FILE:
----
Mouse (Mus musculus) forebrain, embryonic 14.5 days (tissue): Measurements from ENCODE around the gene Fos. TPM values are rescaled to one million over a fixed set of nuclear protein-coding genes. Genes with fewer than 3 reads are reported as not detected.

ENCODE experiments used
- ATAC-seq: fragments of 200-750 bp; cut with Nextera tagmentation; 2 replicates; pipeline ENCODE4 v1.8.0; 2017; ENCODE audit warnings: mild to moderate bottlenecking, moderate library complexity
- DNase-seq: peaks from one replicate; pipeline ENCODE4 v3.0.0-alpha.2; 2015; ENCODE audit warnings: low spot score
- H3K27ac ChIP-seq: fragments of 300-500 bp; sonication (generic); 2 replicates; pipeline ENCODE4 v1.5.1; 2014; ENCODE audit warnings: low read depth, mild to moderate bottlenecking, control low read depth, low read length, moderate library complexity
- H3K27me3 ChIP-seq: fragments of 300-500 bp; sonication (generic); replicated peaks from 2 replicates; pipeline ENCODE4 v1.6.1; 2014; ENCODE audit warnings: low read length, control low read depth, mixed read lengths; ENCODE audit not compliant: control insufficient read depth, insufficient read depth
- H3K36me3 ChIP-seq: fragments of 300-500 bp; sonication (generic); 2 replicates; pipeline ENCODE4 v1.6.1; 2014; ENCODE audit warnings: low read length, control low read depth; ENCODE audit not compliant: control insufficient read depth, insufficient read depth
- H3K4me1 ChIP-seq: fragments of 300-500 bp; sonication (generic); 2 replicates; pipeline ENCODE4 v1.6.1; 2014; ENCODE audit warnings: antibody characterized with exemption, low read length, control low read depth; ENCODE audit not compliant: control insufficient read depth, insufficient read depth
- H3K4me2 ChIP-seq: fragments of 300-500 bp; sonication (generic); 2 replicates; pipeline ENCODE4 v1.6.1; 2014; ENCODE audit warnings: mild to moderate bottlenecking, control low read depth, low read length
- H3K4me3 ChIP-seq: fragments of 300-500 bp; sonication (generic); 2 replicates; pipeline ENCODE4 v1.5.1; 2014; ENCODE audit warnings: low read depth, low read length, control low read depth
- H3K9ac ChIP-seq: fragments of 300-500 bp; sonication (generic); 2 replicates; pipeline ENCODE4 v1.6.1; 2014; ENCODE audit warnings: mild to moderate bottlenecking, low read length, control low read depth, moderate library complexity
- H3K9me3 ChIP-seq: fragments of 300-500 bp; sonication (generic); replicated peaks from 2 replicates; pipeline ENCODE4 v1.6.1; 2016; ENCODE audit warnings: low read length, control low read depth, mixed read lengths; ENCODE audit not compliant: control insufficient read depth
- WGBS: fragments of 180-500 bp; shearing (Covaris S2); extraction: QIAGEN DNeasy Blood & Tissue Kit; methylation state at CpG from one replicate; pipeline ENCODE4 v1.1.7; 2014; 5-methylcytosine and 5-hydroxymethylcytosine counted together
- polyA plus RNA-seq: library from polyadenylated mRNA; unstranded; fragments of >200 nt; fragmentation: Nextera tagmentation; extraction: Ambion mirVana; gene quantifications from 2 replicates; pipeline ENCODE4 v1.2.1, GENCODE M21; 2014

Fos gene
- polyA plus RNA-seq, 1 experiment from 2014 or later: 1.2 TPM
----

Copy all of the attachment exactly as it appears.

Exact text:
Mouse (Mus musculus) forebrain, embryonic 14.5 days (tissue): Measurements from ENCODE around the gene Fos. TPM values are rescaled to one million over a fixed set of nuclear protein-coding genes. Genes with fewer than 3 reads are reported as not detected.

ENCODE experiments used
- ATAC-seq: fragments of 200-750 bp; cut with Nextera tagmentation; 2 replicates; pipeline ENCODE4 v1.8.0; 2017; ENCODE audit warnings: mild to moderate bottlenecking, moderate library complexity
- DNase-seq: peaks from one replicate; pipeline ENCODE4 v3.0.0-alpha.2; 2015; ENCODE audit warnings: low spot score
- H3K27ac ChIP-seq: fragments of 300-500 bp; sonication (generic); 2 replicates; pipeline ENCODE4 v1.5.1; 2014; ENCODE audit warnings: low read depth, mild to moderate bottlenecking, control low read depth, low read length, moderate library complexity
- H3K27me3 ChIP-seq: fragments of 300-500 bp; sonication (generic); replicated peaks from 2 replicates; pipeline ENCODE4 v1.6.1; 2014; ENCODE audit warnings: low read length, control low read depth, mixed read lengths; ENCODE audit not compliant: control insufficient read depth, insufficient read depth
- H3K36me3 ChIP-seq: fragments of 300-500 bp; sonication (generic); 2 replicates; pipeline ENCODE4 v1.6.1; 2014; ENCODE audit warnings: low read length, control low read depth; ENCODE audit not compliant: control insufficient read depth, insufficient read depth
- H3K4me1 ChIP-seq: fragments of 300-500 bp; sonication (generic); 2 replicates; pipeline ENCODE4 v1.6.1; 2014; ENCODE audit warnings: antibody characterized with exemption, low read length, control low read depth; ENCODE audit not compliant: control insufficient read depth, insufficient read depth
- H3K4me2 ChIP-seq: fragments of 300-500 bp; sonication (generic); 2 replicates; pipeline ENCODE4 v1.6.1; 2014; ENCODE audit warnings: mild to moderate bottlenecking, control low read depth, low read length
- H3K4me3 ChIP-seq: fragments of 300-500 bp; sonication (generic); 2 replicates; pipeline ENCODE4 v1.5.1; 2014; ENCODE audit warnings: low read depth, low read length, control low read depth
- H3K9ac ChIP-seq: fragments of 300-500 bp; sonication (generic); 2 replicates; pipeline ENCODE4 v1.6.1; 2014; ENCODE audit warnings: mild to moderate bottlenecking, low read length, control low read depth, moderate library complexity
- H3K9me3 ChIP-seq: fragments of 300-500 bp; sonication (generic); replicated peaks from 2 replicates; pipeline ENCODE4 v1.6.1; 2016; ENCODE audit warnings: low read length, control low read depth, mixed read lengths; ENCODE audit not compliant: control insufficient read depth
- WGBS: fragments of 180-500 bp; shearing (Covaris S2); extraction: QIAGEN DNeasy Blood & Tissue Kit; methylation state at CpG from one replicate; pipeline ENCODE4 v1.1.7; 2014; 5-methylcytosine and 5-hydroxymethylcytosine counted together
- polyA plus RNA-seq: library from polyadenylated mRNA; unstranded; fragments of >200 nt; fragmentation: Nextera tagmentation; extraction: Ambion mirVana; gene quantifications from 2 replicates; pipeline ENCODE4 v1.2.1, GENCODE M21; 2014

Fos gene
- polyA plus RNA-seq, 1 experiment from 2014 or later: 1.2 TPM